The access control unit 205 now downloads program code into the fourth bank. At the end of this process, the fourth status bit is set to 1 and the fourth priority bit is cleared to 0, as shown in FIG. 6E. The execution unit 111 is released from the wait state and begins executing program code in the fourth bank. The access control unit 205 begins downloading program code into the next bank in the dual-port RAM 208 (the fifth bank).

While the access control unit 205 is downloading program code into the fifth bank, the execution unit 111 encounters the end of the fourth bank and attempts to access the fifth bank, as shown in FIG. 6F. Since the fifth status bit has not yet been set to 1, the execution unit 111 is placed in a wait state. The fifth bit in the priority register is set to 1.

When the access control unit 205 finishes downloading program code into the fifth bank, it sets the fifth status bit to 1 and clears the fifth priority bit to 0, as shown in FIG. 6G. The execution unit 111 now begins executing the program code in the fifth bank.

Since the fifth bank is the last bank, there is no next bank into which to download program code, so the access control unit 205 reexamines the RAM status register 226, starting from the first status bit, and finds that the third status bit is still cleared to 0. The access control unit 205 accordingly begins downloading program code into the third bank. When this downloading process is completed, the third status bit is set to 1, as shown in FIG. 6H. Since all bits in the RAM status register 226 are now set to 1, the downloading operation ends.

As described above, the dual-port RAM 208 in the second embodiment is partitioned into banks, and the access control unit 205 downloads program code one bank at a time. When the execution unit 111 is forced to wait, the wait lasts at most for the length of time required to fill one bank with downloaded program code. Program execution can start as soon as the first bank of the dual-port RAM 208 has been filled, and in the absence of forward branch or jump instructions, program execution can continue thereafter without further waiting.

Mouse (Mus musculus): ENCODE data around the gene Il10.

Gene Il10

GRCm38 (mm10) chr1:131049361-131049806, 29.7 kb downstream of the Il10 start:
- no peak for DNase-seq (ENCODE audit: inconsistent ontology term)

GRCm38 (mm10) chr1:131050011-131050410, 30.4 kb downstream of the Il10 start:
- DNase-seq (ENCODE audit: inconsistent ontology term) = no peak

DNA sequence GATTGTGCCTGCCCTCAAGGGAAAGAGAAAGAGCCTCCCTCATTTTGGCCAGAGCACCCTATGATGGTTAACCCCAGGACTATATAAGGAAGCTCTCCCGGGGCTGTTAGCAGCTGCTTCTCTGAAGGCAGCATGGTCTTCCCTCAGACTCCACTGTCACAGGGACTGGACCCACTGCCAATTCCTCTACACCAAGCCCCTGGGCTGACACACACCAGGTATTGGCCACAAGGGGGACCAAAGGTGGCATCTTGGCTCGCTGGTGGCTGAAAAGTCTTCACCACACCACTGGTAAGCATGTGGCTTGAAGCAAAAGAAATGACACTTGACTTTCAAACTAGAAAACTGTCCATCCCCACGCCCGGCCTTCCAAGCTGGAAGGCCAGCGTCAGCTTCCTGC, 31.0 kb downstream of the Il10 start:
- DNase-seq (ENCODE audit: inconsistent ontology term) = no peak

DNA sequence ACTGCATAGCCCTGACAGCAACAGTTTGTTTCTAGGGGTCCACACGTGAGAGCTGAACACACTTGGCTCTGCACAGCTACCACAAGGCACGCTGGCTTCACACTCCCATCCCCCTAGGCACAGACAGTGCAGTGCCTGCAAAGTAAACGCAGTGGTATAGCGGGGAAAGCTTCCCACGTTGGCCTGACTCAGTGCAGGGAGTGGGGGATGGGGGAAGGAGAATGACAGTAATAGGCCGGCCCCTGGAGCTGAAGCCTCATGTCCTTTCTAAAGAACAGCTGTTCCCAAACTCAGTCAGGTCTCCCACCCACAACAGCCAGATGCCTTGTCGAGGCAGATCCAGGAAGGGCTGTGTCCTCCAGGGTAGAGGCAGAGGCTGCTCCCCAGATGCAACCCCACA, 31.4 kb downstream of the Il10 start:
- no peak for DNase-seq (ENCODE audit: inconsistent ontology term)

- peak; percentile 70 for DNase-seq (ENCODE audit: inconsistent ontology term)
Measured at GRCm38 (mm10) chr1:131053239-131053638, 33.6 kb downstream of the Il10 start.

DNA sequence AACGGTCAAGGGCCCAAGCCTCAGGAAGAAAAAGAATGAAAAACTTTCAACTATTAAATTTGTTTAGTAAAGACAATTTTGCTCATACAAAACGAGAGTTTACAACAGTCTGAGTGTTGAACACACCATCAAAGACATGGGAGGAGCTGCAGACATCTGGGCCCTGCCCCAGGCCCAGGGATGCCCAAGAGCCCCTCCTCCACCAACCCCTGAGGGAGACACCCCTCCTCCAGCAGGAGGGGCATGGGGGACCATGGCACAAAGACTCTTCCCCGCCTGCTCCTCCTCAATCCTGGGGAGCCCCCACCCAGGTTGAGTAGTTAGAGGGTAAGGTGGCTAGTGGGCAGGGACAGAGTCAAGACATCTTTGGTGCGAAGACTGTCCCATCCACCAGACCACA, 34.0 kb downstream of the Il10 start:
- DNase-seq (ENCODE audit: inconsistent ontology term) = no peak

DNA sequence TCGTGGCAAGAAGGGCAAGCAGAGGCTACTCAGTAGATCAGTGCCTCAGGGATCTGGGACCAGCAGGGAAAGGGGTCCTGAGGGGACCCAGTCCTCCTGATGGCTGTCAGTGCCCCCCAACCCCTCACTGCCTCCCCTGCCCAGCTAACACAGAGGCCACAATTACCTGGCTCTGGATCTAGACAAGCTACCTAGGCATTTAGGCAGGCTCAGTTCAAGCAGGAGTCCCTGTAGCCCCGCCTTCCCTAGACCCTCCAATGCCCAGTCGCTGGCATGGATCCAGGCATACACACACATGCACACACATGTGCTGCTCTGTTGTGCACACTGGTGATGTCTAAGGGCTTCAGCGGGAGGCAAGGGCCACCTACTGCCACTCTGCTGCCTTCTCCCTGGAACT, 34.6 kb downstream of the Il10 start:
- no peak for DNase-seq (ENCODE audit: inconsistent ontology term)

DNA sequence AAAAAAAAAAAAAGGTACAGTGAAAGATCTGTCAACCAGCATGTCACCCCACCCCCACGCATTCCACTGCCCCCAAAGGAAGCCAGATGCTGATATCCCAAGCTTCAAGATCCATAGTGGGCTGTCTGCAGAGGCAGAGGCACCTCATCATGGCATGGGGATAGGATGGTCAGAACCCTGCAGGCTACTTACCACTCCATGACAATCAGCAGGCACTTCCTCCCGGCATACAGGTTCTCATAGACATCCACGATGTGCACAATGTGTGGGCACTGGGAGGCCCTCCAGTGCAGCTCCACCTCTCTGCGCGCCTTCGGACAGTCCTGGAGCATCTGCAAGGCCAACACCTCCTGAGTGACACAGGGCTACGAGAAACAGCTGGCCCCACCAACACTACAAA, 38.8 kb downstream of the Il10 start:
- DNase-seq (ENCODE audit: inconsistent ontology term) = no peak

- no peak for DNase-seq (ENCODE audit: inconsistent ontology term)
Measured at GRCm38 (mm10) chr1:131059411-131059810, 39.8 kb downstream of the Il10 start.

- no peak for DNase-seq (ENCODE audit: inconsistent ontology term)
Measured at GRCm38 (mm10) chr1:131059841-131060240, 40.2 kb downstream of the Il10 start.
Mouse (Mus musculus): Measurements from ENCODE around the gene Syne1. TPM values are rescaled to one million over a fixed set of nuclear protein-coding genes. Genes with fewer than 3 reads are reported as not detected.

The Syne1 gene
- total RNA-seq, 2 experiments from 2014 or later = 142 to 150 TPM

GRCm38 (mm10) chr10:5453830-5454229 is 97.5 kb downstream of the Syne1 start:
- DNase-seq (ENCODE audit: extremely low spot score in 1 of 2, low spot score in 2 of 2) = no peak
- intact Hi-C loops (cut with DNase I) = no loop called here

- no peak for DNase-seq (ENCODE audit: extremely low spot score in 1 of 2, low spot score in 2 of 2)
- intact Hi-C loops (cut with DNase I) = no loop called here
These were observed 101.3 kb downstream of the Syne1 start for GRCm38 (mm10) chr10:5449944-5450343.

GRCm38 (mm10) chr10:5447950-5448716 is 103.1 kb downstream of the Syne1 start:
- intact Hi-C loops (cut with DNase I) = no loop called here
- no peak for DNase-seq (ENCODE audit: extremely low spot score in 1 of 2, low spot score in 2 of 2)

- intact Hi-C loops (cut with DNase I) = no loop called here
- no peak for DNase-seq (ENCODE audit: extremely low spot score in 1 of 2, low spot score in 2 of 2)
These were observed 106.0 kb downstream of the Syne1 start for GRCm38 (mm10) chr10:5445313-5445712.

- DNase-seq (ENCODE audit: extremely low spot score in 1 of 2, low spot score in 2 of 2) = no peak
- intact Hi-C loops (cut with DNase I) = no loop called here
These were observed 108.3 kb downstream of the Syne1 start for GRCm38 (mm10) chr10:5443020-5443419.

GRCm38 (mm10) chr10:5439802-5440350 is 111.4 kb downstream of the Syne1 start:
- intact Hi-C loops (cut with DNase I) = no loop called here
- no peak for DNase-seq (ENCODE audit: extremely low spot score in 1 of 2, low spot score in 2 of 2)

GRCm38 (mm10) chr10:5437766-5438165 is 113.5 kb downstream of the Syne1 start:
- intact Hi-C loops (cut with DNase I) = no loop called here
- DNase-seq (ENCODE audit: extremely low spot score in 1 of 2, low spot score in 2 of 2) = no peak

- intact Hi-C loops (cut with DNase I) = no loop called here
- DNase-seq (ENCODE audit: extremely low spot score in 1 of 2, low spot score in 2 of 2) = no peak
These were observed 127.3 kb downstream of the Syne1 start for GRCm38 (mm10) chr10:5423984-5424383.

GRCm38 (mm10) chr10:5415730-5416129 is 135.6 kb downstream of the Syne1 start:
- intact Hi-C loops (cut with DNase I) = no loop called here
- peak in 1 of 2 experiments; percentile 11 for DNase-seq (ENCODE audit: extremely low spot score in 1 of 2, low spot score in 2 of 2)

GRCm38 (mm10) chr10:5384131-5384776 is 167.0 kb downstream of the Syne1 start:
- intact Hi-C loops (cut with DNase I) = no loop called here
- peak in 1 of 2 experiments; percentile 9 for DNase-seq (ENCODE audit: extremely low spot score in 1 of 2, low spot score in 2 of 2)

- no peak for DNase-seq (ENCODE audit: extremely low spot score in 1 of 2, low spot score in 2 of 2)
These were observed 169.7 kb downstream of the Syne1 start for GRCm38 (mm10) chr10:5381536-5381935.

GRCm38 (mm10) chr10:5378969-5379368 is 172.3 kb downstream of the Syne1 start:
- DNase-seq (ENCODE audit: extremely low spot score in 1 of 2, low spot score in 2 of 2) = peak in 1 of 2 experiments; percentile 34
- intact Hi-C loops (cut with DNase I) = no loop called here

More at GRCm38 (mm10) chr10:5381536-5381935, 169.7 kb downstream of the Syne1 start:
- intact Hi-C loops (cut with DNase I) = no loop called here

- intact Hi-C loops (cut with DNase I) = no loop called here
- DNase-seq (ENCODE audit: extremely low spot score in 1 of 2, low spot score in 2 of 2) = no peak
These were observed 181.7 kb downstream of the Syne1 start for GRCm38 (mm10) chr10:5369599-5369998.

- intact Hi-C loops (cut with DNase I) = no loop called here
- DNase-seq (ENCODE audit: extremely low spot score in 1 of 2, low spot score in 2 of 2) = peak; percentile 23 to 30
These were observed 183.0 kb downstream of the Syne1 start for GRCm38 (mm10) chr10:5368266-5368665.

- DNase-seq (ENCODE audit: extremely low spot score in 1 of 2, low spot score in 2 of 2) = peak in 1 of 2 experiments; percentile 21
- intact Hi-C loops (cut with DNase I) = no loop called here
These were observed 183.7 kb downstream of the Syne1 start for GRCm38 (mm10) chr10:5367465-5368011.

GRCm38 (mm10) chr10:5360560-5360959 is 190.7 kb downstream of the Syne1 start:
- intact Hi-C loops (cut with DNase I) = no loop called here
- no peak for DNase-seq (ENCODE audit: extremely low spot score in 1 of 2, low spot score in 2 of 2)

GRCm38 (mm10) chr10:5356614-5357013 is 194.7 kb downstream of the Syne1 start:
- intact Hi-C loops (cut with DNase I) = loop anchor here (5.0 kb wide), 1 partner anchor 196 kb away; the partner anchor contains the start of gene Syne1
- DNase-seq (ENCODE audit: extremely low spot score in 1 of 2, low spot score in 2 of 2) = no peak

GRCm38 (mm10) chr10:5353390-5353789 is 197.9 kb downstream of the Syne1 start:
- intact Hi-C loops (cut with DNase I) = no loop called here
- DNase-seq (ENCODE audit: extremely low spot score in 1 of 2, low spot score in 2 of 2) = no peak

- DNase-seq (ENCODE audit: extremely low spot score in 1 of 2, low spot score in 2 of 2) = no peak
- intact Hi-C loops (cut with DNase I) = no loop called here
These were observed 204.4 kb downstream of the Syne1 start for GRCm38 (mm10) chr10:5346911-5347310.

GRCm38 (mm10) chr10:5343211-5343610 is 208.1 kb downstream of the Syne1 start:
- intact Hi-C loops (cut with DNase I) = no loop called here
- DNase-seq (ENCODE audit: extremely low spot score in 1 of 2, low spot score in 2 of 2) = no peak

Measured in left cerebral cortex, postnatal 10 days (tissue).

Compared with the first embodiment, the second embodiment has the advantage of not downloading an instruction to the same address more than once.

Two preferred embodiments of the invention have been described with reference to the attached drawings, but the invention is not limited to these embodiments. The following are some of the possible modifications that can be made.

Although the embodiments described above download program code into a dual-port RAM, when the program RAM has a bank structure as in the second embodiment, a single-port RAM can be used for each bank if-each bank has a selector unit that selectively interfaces the bank to either the access control unit 205 or the execution unit 111, so that the access control unit 205 can access one bank while the execution unit 111 accesses another bank.

The structure and operation of the access control unit in the above-described embodiments can be changed in various ways. For example, the condition AC=PC+1 used in the first embodiment can be replaced by AC=PC+n, where n is a predetermined positive integer greater than one. If the program instructions have variable length, for example, n may be the longest possible instruction length.

The bit-mapped priority register in the second embodiment can be replaced by a single flag bit that is set when the execution unit 111 attempts to access a bank that has not yet been loaded with program code, and the access control unit 205 can identify this bank from the program counter value.

When downloading a program that does not have enough program code to fill all banks of the dual-port RAM 208, the access control unit 205 in the second embodiment may be adapted to set all status bits to 1 when the entire program has been downloaded.

The execution unit has been described as having the functions of a digital signal processor (DSP), but other types of execution units may be employed, including microprocessors and the like.

Those skilled in the art will recognize that further variations are possible within the scope of invention, which is defined by the appended claims.

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Classifications
U.S. Classification711/154, 712/238
International ClassificationG06F9/445, G06F9/54, G06F12/00
Cooperative ClassificationG06F9/44521
European ClassificationG06F9/445L